These people prefer to use a general guide to ranges, such as:

  • Long Range
  • Medium Range
  • Close Range
What are your thoughts on this?

[RD] Semantics, plain and simple. We're all saying the same things, it's just that some wish to differentiate themselves using a different lingo or approach and I don't blame them.

A front kick, whether you call it a forward kick, an oblique kick or a straight kick, is still a front kick.

If it helps one's students to understand things better to name it otherwise, then all the more power to them. We do the same thing with certain things as well, it just helps define things better for some. In the end it's all a matter of perception really.

A name is just a name... it's the end result that counts and if you can achieve what you desire to achieve calling it 4 ranges, 3 ranges, punching range, boxing range, close quarter range, trapping range - whatever..., then that is what is important in the end.

Criticizing others for doing it otherwise is in my opinion wrong.

Look at it this way, if we all did the exact same thing, had the exact same methods, delivery systems, moves, tactics etc. then there would be no innovation, no healthy competition, no need for so many 'experts' etc.

We're all out there doing our own thing, putting our own spin to things that already existed. This is what differs us and allows creativity and gives the public a choice. Something that attracts people to gravitate towards something that caters more towards their personalities, their views, their beliefs.

Simply stated, everyone is different and there is something out there for everyone.

[MD] What makes Richard Dimitri tick? Why the passion for this line of training?

[RD] Very tough question to answer only because it is very, very personal to me and not something I normally share openly or publicly.

Let's just say that an unfortunate and traumatic event occurred early in my life which caused anger and rage that nearly destroyed me (this led to me placing myself in high risk occupations amongst other things I care not mention). As I got older I've been able to channel this anger (although still very present today) into drive which in turn metamorphosized into passion.

I hate injustice. I cannot swallow it. I hate to see people being victimized, taken advantage of, hurt out of spite and maliciousness... it literally burns me inside. This is why I do what I do, because to a certain extent, each individual who has survived violence, defended themselves successfully, defused a potential violent confrontation or escaped a potential threat because of what they've learned from me, helps to heal me. It's a bond I share with people that they don't even know exists.

[MD] Rich, you wrote a column in Black Belt a few months ago. What happened to that? Will you be writing for it again?

[RD] Well, it did well for me in establishing me a little more and putting my name out there. Notoriety I suppose! (LOL).

I was asked to write again for them but not as regular contributor, just as a freelancer. I sent in an article a while back which didn't meet their present requirement's at the time. I will definitely be sending in a few more at some point.

[MD] What is the focus of your own training at this moment? Anything in particular?

[RD] Conditioning wise, I focus a lot on core strength and functional strength training.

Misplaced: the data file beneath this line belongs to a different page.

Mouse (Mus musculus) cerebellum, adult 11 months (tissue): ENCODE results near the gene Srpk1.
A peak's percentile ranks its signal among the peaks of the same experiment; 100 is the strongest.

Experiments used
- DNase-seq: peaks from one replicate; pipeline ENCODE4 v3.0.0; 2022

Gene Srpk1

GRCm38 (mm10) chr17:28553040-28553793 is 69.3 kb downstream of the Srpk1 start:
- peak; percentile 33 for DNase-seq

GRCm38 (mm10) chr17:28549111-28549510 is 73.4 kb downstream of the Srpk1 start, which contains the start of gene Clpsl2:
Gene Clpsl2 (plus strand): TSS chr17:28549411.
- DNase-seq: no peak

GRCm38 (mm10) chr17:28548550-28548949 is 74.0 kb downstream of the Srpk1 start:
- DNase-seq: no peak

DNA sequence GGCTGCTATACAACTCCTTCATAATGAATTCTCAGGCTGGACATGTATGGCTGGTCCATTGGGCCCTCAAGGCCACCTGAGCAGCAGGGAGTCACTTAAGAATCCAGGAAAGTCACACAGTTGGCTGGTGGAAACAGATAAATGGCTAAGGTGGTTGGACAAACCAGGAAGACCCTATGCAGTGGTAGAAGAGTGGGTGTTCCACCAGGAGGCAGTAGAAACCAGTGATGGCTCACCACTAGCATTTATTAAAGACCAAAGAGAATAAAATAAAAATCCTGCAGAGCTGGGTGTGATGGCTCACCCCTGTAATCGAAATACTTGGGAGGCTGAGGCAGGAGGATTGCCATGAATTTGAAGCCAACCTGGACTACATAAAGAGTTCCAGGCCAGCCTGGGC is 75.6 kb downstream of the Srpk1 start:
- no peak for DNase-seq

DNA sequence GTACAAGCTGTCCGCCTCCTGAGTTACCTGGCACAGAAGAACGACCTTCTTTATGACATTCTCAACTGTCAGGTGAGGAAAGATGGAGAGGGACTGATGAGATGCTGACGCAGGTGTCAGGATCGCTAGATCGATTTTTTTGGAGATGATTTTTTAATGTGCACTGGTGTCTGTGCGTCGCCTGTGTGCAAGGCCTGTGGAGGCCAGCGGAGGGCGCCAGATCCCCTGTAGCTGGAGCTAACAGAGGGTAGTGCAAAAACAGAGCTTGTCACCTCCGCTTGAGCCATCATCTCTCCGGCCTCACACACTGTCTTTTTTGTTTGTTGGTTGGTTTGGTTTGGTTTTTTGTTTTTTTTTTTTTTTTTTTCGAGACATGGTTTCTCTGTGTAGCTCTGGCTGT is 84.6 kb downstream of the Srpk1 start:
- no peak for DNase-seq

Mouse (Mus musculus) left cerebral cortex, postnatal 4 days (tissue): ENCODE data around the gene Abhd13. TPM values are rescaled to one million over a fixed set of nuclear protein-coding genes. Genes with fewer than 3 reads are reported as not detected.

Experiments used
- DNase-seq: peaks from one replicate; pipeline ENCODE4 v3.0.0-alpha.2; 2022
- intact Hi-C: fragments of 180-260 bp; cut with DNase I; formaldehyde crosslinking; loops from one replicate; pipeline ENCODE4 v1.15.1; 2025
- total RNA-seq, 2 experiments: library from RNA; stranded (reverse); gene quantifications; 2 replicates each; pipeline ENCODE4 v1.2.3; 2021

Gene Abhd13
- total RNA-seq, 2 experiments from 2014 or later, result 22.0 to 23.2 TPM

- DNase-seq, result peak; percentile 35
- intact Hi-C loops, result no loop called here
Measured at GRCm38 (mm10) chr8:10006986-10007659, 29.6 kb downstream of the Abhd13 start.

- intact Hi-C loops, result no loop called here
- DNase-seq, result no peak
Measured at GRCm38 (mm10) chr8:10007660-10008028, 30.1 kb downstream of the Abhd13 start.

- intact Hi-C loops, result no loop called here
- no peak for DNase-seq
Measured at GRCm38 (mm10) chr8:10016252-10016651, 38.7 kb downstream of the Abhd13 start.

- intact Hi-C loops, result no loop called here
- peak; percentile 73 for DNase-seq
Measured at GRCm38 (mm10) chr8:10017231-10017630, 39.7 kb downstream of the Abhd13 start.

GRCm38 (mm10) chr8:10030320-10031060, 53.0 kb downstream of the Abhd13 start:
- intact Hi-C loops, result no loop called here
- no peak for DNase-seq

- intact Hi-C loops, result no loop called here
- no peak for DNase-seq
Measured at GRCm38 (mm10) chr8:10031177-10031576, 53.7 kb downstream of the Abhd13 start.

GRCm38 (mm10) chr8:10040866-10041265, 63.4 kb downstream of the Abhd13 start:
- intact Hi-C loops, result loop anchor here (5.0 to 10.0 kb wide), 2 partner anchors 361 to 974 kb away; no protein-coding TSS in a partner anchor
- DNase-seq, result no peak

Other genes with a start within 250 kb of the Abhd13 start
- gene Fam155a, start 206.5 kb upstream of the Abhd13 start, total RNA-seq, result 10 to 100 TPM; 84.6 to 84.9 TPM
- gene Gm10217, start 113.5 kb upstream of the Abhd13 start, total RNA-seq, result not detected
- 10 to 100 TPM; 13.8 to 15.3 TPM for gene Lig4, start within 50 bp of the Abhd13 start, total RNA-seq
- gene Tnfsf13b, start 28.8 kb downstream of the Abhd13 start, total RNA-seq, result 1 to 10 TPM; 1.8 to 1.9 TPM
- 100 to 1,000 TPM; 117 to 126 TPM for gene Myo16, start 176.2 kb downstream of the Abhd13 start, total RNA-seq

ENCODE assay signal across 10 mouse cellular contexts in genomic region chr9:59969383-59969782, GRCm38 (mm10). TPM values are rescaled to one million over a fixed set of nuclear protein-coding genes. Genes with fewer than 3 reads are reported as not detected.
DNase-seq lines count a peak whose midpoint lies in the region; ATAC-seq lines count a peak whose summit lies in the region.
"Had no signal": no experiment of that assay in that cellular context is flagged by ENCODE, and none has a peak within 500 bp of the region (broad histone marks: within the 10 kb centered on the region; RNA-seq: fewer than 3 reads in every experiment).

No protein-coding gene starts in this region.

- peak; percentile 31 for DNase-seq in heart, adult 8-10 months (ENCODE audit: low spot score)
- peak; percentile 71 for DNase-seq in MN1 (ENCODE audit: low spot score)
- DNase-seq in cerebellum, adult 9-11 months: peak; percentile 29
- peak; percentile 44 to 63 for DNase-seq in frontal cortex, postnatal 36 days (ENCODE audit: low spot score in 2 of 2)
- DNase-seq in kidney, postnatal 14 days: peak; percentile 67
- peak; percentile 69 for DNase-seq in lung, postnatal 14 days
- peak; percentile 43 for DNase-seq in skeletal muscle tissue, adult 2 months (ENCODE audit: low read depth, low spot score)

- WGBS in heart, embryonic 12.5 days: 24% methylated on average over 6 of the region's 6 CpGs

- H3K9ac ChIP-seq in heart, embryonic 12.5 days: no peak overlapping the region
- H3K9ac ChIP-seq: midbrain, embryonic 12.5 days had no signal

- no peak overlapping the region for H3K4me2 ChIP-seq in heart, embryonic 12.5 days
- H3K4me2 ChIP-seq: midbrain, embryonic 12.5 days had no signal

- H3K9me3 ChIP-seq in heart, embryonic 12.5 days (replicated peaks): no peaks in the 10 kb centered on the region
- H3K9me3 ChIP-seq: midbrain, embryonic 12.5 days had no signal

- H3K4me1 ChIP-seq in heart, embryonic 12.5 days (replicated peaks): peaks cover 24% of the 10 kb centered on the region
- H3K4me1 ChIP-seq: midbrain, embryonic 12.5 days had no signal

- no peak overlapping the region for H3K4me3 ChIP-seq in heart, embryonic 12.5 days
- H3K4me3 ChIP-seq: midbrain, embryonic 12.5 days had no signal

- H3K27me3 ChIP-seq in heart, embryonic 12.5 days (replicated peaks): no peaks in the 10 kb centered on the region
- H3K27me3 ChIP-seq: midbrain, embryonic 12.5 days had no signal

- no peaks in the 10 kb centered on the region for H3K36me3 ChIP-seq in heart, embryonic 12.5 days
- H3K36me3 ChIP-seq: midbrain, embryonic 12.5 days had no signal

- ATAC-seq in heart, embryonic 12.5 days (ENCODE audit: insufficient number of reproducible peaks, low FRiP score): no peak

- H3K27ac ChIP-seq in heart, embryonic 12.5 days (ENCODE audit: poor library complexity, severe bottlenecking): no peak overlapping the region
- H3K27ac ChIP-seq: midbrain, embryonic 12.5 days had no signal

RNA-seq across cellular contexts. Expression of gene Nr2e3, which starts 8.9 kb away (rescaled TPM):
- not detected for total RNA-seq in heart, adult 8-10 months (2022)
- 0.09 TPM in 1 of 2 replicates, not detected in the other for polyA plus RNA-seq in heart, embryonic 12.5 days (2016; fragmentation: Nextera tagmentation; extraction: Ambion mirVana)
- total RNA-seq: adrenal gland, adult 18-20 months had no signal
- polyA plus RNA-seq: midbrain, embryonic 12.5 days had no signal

I incorporate free weights with stability ball exercises and body weight exercises. My combat training consists of a lot of sparring, grappling, boxing, kickboxing and full out knife defense and scenarios.

[MD] Is there any specific area that you're trying to improve right now? Something that you feel warrants more attention at this given time?

[RD] Knife defense. No matter how good you think you are at knife defense, it's never good enough. I work serious overkill drills. Two on ones, full out no consent attacks. This is one of the things that I concentrate the most on.

[MD] What do you do besides martial arts and teaching?

[RD] I like to kick back with my wife and friends and just laugh and have a good time. I don't take things to seriously. I used to work in the film industry as well as a stuntman, fight choreographer and two-bit actor but if you thought the martial arts industry was filled with ego and politics, you have never experienced the film industry. I bailed out because I refused to sell my soul and prostitute myself or bend over for anyone.

[MD] Do you have any interest at all in traditional arts?

[RD] Yeah, I love the Chinese arts, wushu, certain styles of kung fu.

The mastery these people have over their bodies and the feats they can accomplish is always amazing to watch. The artistic impression of these arts always attracted me.

[MD] Any parting words you'd like to share with our readers?

[RD] Yeah, do your homework. Ask questions. Test things out. Define what it is you wish to accomplish and set out to accomplish it. Keep in mind that opinions are just that, they are nothing more than an individual's perceptions and although they may differ from yours, it doesn't necessarily make them wrong or no good.

There is something of value to be found in everything if you look hard enough.

Someone recently emailed me and apologized to me because his son found value in a traditional martial art. This really bothered me because I deducted that if he felt the need to apologize for this that means someone somewhere belittled him for it earlier and that is just wrong. I told him to never apologize for learning something of value elsewhere, regardless of where it comes from.

If something works for you then f!#$ anyone else who says it doesn't.

[MD] I really appreciate you taking the time for this interview, Rich.

[RD] The pleasure is all mine Kip.

It is I who thanks you for this opportunity my friend.

God bless and all the best.

© Copyright 2002/2003
Martial Direct
All Rights Reserved